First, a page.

How to set targets that will allow your campaigns to soar

Key performance indicators (KPIs), we are told, are the key to adopting a data-driven approach to marketing.

The problem: Setting targets for those KPIs isn’t always easy.

To be effective, KPI targets need to be in the perfect spot between “way-too-easy to achieve” and “getting a spacecraft to Mars would be more achievable than this.”

So, how do you set KPI goals that are ambitious-yet-achievable?

By setting benchmarks.

In this post we’ll look at how you can mine past data to find the sweet spot for your KPI targets.

Look at past performance

Your organization’s data is a treasure trove of information. By looking at what you’ve done in the past, you can start to craft a reasonable target.

The advantage of looking at your own performance is that it’s the only set of data that speaks to your organization’s unique situation. Think about it: Your organization is the only one that in your location, at this time, with its own unique value proposition.

After all, you wouldn’t expect your neighbourhood coffee shop to use Starbucks as a benchmark for its revenue targets. That would result in crazy, unachievable goals! You probably wouldn’t even use another independent coffee shop in another part of the city.

By mining your own data you can get a sense for what might be a reasonable target for your organization.

As a bonus, it also gives you a sense of where your performance is at right now. That way you can see areas where you need to improve.

Set your most important KPIs first

Setting your most important KPIs first is the best way to start defining your targets elsewhere.

Let’s say your organization has a revenue target of $10,000. You sell widgets at $10 each, so therefore you know you’ll need to sell around 1,000 widgets to reach your target.

Boom!

You’ve got your first goal.

But you also need to set targets for actually driving those conversions.

You are given a budget of around $1,000 to spend on Facebook ads. You know that your cost-per-acquisition has, in the past, been $1.50 on Facebook.

But to reach your goal of selling 1,000 widgets, you know you’ll need to get your cost-per-acquisition on Facebook down to $1.00.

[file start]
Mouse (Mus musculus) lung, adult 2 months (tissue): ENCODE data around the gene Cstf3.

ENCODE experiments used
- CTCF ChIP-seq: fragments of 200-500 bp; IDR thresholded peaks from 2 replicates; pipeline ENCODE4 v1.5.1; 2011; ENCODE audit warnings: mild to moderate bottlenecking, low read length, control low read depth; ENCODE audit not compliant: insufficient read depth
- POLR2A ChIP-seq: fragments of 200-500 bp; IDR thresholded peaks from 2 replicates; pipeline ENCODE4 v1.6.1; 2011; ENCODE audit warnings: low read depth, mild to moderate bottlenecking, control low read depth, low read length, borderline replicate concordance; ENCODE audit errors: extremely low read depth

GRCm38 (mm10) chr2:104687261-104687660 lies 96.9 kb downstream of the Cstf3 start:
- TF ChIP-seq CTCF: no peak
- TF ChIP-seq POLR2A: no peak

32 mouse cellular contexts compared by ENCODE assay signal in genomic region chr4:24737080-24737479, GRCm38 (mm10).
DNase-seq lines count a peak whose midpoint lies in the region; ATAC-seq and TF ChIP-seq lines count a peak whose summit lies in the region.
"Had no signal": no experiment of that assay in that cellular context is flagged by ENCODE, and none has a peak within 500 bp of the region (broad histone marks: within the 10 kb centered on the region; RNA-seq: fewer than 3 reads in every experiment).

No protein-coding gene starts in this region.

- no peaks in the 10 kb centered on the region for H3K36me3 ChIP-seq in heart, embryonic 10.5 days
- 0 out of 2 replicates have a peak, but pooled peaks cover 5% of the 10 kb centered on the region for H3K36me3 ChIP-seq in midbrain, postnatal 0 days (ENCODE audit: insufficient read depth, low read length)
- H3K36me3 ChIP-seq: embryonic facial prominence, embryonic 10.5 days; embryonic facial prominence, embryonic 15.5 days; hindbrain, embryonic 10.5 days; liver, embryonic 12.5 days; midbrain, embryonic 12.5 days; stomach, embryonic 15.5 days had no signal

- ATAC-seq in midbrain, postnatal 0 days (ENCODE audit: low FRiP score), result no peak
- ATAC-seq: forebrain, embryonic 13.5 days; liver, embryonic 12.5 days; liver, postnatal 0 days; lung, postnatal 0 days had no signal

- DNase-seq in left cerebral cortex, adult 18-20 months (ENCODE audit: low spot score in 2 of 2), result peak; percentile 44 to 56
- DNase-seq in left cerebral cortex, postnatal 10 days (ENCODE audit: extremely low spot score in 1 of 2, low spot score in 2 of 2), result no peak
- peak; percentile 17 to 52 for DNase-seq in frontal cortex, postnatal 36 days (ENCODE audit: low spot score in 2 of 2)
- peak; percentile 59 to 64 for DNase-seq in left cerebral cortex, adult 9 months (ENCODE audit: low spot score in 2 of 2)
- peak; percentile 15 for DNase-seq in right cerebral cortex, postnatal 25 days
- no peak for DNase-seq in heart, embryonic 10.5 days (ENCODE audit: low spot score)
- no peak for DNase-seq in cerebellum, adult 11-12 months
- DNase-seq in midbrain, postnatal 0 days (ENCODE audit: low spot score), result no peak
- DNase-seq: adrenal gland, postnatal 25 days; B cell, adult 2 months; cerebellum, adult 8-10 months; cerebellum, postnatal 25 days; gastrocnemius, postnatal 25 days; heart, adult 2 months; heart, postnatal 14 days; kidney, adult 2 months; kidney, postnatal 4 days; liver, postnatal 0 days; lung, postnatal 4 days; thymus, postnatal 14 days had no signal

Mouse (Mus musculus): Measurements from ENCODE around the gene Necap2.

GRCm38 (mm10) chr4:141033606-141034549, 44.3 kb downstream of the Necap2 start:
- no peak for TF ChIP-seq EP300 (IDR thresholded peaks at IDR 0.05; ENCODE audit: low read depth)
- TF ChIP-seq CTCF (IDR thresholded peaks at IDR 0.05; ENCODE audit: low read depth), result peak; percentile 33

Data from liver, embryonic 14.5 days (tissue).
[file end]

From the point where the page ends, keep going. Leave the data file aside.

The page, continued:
There. Now you’ve got your second goal.

By setting your most important targets first, deciding your goals for individual campaigns becomes a matter of simple math.

Decide where you “need” to get to, then work backwards

For most organizations, KPI targets aren’t an option.

They’re a necessity.

Revenue is a good example. For many organizations – both for-profit and otherwise – revenue targets need to be met.

Otherwise, they probably aren’t going to be around for too much longer.

The problem is: How do you start to attack a target that’s so far into the future?

You work backwards.

It’s the best way to help make a gargantuan goal achievable.

Think of them as checkpoints. By breaking up the goal into more achievable chunks, you can check up every week, month or quarter to see you if you are or aren’t on pace to hit your target.

Let’s say you’re trying to hit a two-year revenue target of $200,000.

You could set a revenue target of $60,000 in the first year as you start to refine your practices and get the right marketing infrastructure in place.

From there, you can break it up into quarterly or, potentially, even more granular timelines.

Then, if you hit that target, you can set to work on bringing in the extra $140,000 in year two.

Revise

No target is perfect.

Inevitably, you’ll find that some of the goals you set were way-too-easy to achieve while others were simply too ambitious.

That’s why you’ll want to continually check in on your targets. This gives you a chance not just to monitor your performance, but to measure your success in setting SMART goals.

By regularly checking in on progress against your targets you can learn from and, where necessary, correct your targets.

Mark Brownlee is a Digital Marketing Strategist with Banfield.

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